You can use Virtual Receive Side Scaling (vRSS) to configure a virtual network adapter to load balance incoming network traffic across multiple logical processor cores in a VM or multiple physical cores for a host virtual Network Interface Card (vNIC).+

This configuration allows the load from a virtual network adapter to be distributed across multiple virtual processors in a virtual machine (VM), allowing the VM to process more network traffic more rapidly than it can with a single logical processor.

image2016-11-15+16_50_47

Load balance incoming network traffic across multiple virtual processors
With RSS it is physical network adapters and physical processor cores
– With vRSS it is Hyper-V network adapters and virtual processor cores
   vRSS requires that physical network adapters support VMQ
– Can’t use vRSS without VMQ capable adapters
– Run Get-NetAdapterVMQ as administrator to check if adapter supports VMQ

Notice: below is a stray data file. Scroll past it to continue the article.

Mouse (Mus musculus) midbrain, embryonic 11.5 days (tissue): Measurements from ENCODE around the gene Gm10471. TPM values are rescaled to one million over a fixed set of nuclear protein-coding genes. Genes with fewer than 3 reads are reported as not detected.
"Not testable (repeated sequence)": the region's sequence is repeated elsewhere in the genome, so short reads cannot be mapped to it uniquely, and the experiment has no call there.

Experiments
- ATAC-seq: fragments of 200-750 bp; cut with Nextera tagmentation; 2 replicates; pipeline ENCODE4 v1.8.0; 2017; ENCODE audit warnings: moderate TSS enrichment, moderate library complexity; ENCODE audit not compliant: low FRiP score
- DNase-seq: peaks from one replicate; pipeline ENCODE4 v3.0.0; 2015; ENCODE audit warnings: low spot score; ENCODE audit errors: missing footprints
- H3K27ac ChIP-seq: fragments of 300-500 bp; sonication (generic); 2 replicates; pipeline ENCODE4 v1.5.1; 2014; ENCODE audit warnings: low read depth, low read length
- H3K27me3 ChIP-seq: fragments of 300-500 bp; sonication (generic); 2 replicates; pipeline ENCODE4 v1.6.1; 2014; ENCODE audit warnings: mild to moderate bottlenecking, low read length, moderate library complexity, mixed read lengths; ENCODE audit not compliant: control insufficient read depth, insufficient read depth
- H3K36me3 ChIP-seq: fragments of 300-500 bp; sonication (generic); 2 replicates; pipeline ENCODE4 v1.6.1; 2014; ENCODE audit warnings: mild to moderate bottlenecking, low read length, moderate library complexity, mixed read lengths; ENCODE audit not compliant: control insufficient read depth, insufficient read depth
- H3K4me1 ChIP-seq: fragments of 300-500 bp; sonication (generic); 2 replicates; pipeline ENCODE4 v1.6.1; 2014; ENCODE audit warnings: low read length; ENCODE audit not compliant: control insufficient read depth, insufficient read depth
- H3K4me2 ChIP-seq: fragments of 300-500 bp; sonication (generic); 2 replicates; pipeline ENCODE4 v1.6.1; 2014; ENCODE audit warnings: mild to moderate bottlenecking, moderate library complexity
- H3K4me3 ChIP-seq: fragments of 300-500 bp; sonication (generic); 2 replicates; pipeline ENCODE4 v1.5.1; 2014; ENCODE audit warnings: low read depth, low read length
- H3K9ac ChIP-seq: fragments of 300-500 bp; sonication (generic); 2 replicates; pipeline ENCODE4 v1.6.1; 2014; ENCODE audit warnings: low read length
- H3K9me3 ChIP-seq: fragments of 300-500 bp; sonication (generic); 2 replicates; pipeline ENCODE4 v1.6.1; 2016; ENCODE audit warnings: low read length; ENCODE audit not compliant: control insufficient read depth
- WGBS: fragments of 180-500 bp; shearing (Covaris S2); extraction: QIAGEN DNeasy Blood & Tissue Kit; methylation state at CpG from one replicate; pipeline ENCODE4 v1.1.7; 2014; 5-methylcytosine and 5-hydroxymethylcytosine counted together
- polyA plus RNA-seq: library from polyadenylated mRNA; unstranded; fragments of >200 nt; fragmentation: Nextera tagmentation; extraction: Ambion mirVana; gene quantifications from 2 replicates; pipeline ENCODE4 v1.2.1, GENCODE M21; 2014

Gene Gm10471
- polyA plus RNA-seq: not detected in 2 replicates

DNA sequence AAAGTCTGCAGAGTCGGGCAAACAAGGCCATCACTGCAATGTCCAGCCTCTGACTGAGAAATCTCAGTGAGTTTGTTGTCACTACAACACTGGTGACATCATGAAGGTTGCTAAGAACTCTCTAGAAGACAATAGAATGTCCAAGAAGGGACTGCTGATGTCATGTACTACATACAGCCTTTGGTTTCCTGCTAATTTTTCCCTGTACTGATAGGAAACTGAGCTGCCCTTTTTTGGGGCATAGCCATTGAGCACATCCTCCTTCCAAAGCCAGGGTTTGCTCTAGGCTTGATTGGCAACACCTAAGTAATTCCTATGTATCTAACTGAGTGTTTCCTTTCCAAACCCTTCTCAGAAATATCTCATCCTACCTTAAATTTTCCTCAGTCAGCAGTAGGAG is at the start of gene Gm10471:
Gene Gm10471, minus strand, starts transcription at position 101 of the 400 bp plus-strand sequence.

Hyper-V, Server 2016, Virtualization

Server 2016 – Virtual Machine Multi Queues – VMMQ

Virtual Machine Device Queues (VMDq) is a technology that allows the network adapter to create multiple separate queues, distributing the processing load across multiple cores.

Without VMDq, traffic is processed by a single processing core. Incoming traffic is processed in the following sequence on a physical adaptor linked to a virtual switch with many virtual machines .

  • VMMQ allows multiple I/O queues on network adapters to map to multiple virtualprocessor cores on VMs

  • Each I/O queue has an affinity with a specific virtual processor core

  • Once enabled on physical NIC, enable in hardware acceleration section of virtualNIC

  • VM must be assigned multiple virtual cores to take advantage of VMMQ

Run Get-NetAdapterVMQ as Administrator to verify if adapter supports VMQ